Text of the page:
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21st Century Skills, by Dave Sanger

John Box was one of the presenters at the Partnership for 21st Century Learning presentation that I attended last fall. He explained that the partnership is currently working in North Carolina, West Virginia and Wisconsin, and would like to expand to other states. I am not sure the Colorado is considering becoming a Partnership state at this time, but I still believe that there are great ideas in this work for school librarians.

One of the first important ideas I think we should consider is the work that the Partnership has done to inform their work. They have done a series of interviews with leading American companies in which they asked, “What are the most important skills you look for in new hires?” The top responses were:

  • Outstanding work ethic
  • Ability to collaborate
  • Good Communication Skills
  • Social Responsibility
  • Good Reading Comprehension

It seems to me that these are skills and attitudes that we strive to encourage as we work with students around information literacy. They also have a series of expectations for schools becoming a part of the 21st Century Learning initiative. They include: Core subjects that should be included in schools

  • Thinking and Learning Skills
  • Life Skills
  • 21st Century Skills

I thought the most important places for us in our work are the thinking and life skills. In their framework, thinking and learning includes:

  • Critical Thinking
  • Creativity and Innovation
  • Communications
  • Collaboration
  • Contextual Learning
  • Information and Media Literacy

Life Skills include:

  • Leadership
  • Ethics
  • Accountability
  • Adaptability

For a good overview it is probably important to look at what the Initiative calls their frameworks. I believe working around this skill set might be a great way for librarians to update our image and move into the future.

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5 Responses

  1. The six states currently are Maine, Massachusetts, North Carolina, South Dakota, West Virginia and Wisconsin. You can join the Route21 site even if our state is not a member: go to http://www.21stcenturyskills.org/route21/index.php?option=com_content&view=article&id=41&Itemid=35

    Since 2002, the Partnership for 21st Century Skills has been working with states and communities to reinvigorate learning to meet the demands of the 21st century. Based on this work, the Partnership believes there are seven strategies for a successful statewide 21st Century Skills Initiative:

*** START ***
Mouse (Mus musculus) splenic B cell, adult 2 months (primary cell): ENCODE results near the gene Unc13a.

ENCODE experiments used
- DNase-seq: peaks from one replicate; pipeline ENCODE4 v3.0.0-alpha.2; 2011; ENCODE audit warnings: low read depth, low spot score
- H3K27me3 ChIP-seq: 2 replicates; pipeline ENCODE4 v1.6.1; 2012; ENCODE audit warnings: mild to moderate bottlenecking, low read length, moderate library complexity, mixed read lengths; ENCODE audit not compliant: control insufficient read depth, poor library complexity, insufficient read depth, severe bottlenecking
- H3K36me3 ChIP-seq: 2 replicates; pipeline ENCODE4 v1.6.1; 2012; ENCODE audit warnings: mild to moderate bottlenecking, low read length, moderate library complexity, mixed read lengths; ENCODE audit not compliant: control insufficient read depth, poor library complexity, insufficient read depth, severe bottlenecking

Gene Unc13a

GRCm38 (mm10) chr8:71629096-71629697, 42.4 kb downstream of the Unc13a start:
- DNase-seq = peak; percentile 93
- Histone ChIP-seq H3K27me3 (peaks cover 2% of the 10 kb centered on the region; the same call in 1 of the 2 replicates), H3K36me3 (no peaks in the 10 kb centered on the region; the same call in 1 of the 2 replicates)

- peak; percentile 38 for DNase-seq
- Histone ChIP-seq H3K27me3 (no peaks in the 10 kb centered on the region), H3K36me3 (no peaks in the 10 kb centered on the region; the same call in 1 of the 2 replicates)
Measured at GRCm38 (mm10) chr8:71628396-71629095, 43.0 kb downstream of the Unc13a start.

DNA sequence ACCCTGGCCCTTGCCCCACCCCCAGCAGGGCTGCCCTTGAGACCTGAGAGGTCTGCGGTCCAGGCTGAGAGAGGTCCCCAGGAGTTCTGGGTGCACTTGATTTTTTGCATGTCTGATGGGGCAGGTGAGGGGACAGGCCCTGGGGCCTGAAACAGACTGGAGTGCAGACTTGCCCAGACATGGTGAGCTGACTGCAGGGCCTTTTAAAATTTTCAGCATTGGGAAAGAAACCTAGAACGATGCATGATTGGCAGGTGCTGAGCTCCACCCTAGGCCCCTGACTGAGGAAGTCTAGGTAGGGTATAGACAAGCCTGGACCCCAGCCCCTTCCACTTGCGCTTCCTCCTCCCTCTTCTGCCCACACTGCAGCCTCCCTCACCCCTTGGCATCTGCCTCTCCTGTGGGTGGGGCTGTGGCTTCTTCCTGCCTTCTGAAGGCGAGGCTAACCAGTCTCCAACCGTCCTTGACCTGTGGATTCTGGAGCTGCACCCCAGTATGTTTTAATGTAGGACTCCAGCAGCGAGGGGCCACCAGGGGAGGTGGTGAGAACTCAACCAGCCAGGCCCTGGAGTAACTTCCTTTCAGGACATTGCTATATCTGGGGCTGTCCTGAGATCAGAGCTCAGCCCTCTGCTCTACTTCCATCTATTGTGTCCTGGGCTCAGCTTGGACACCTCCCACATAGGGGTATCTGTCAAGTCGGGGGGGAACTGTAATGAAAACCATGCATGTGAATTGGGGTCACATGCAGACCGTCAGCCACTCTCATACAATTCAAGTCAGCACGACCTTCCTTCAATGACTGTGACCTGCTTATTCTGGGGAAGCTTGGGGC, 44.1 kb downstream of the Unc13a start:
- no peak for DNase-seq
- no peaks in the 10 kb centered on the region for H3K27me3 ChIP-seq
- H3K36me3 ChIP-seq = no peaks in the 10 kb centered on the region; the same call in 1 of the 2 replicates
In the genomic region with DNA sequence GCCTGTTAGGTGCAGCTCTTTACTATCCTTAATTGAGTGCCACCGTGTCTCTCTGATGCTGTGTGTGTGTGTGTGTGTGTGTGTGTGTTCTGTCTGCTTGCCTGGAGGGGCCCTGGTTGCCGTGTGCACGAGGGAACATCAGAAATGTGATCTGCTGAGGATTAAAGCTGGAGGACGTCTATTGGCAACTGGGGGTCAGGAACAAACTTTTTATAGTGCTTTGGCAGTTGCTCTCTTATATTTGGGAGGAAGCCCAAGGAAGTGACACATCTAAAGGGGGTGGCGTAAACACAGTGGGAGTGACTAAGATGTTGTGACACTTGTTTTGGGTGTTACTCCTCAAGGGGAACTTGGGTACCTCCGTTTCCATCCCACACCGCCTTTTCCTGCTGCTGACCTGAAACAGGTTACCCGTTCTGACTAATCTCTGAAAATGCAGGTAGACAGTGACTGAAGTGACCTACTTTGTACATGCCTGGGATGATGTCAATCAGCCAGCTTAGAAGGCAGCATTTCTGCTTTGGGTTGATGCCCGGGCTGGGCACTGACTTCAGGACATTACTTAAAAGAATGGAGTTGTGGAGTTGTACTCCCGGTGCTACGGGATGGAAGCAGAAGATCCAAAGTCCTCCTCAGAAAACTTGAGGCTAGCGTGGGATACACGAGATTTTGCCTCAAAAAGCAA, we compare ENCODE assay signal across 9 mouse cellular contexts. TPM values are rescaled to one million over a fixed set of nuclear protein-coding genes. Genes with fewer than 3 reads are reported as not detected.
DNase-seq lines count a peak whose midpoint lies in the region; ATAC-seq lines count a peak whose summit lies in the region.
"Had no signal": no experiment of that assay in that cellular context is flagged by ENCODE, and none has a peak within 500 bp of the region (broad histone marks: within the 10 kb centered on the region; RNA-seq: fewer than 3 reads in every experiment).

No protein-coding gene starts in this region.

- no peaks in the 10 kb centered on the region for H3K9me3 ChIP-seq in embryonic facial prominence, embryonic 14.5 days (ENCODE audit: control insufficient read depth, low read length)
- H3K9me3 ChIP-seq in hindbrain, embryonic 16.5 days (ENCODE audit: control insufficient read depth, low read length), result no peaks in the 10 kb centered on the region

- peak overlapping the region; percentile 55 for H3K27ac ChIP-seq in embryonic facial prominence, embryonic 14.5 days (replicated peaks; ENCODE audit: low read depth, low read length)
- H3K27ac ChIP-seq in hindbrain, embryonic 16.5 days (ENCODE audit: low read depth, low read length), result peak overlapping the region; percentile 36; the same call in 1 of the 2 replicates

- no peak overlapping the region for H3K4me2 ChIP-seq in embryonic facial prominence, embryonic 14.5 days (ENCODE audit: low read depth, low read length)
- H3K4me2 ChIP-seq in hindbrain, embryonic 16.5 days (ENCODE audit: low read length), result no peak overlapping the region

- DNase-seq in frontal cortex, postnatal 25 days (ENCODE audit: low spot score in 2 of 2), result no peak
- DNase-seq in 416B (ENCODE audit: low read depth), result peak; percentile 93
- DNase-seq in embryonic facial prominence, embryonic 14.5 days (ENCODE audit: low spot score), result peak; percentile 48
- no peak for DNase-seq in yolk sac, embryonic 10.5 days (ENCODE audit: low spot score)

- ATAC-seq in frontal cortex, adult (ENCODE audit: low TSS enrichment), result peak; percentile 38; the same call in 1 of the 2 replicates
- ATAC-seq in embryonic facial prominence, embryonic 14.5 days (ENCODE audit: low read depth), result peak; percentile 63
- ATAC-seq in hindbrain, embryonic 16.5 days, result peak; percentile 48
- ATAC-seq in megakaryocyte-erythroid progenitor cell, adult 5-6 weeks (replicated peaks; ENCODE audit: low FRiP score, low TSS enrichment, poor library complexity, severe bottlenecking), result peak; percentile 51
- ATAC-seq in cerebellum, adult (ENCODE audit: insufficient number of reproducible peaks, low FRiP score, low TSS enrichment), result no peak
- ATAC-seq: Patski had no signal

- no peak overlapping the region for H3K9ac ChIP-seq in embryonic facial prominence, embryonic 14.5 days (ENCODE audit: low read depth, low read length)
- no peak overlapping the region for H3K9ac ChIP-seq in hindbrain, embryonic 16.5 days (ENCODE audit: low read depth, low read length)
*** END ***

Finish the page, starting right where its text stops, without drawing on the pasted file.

High-profile leadership
    Broad consensus and a shared vision
    Ongoing professional development in 21st century skills
    Standards and curriculum aligned with 21st century skills
    21st century assessments
    An effective communications strategy
    An aggressive implementation strategy
    Read more about the P21 partner

    Each member state has: standards, assessment, professional development, state resources, press and recognition, letters of support and an advisory council that can be viewed on the site.

    There is also a central repository of resources available to use as well as submit to.

    Worth checking out, I think. a rich resource. I do hope we join as a state.

  2. I, too, have been impressed by the work of the Partnership for 21st Century Skills. A number of movers and shakers in Colorado are at least aware of the concepts, but in a state with such a decentralized school management structure, I’m not sure exactly who would have the clout to “make” Colorado join as a state.

    At a 21st Century Learning Navigator Conference in Colorado Springs in the summer of 2007, about two hundred educators came together to develop a vision for Colorado. Stevan Kalmon, Director of the Council on 21st Century Learning , set up the conference, along with his C21L Board of Directors. Judging from the mix of attendees at the conference (superintendents, politicians, state board members, education foundation representatives, student representatives, technology directors, and a handful of teachers and librarians), there is a undeniable push for 21st century skills throughout the state.

    It would be helpful if there were some kind of clearinghouse of 21st century efforts statewide, but again, who’s in charge? I guess that’s why it’s important for librarians to be on a number of different mailing lists, and not simply library-focused lists.

  3. Wow, we sure do have alot to keep up with. The pace of the change is exciting, but exhausting. How to do what I do now, but stay on top of all the 2.0 learning of the future, I’m not sure. But I am convinced if not us as library/technology/INFORMATION leaders and forward-thinkers, no one in public schooling is going to help us move education forward to the 21st Century.

  4. Here is an interesting slide show about the core beliefs for the 21st century learner by Cathy Nelson http://www.slideshare.net/cnelson/times-change/ Give it a look!

  5. Phil, Thanks for sharing Cathy’s slide show! I had to go and look up Doug Johnson’s blog entry that she mentions from Feb. 16: Have We Met The Enemy This is very thought provoking. I think I might use it for professional development with our librarians. It should get some good discussion going!

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